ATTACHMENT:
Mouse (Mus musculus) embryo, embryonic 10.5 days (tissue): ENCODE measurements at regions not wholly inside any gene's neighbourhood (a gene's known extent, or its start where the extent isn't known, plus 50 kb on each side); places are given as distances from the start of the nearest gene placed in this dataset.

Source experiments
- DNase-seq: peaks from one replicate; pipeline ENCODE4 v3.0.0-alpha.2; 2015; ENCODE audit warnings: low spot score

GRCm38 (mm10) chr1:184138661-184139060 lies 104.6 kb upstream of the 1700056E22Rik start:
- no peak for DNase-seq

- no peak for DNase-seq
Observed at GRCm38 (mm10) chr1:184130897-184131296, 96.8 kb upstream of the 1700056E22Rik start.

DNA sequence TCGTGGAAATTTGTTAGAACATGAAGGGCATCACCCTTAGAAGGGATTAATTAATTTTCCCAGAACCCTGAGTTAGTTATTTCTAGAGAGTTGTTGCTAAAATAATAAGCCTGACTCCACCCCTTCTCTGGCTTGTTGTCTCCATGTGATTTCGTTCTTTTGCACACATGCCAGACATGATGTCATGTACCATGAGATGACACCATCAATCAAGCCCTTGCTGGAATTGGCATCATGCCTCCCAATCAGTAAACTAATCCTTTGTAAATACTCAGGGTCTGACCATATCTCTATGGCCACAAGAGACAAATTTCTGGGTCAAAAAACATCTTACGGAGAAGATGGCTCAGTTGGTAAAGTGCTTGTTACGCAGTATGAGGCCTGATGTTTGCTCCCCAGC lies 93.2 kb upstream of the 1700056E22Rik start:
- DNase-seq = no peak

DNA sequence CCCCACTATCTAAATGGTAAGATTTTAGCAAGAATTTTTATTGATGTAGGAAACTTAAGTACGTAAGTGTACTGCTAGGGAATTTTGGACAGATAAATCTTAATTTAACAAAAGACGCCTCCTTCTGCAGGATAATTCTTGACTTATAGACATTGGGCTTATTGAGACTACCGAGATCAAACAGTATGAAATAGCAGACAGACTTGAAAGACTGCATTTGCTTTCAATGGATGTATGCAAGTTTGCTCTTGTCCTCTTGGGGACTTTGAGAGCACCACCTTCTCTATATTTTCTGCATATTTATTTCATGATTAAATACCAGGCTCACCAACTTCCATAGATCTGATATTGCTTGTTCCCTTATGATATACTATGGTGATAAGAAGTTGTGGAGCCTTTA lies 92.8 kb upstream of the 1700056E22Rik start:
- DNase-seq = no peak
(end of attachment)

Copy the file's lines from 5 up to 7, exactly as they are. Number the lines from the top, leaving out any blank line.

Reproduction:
- no peak for DNase-seq

- no peak for DNase-seq
Observed at GRCm38 (mm10) chr1:184130897-184131296, 96.8 kb upstream of the 1700056E22Rik start.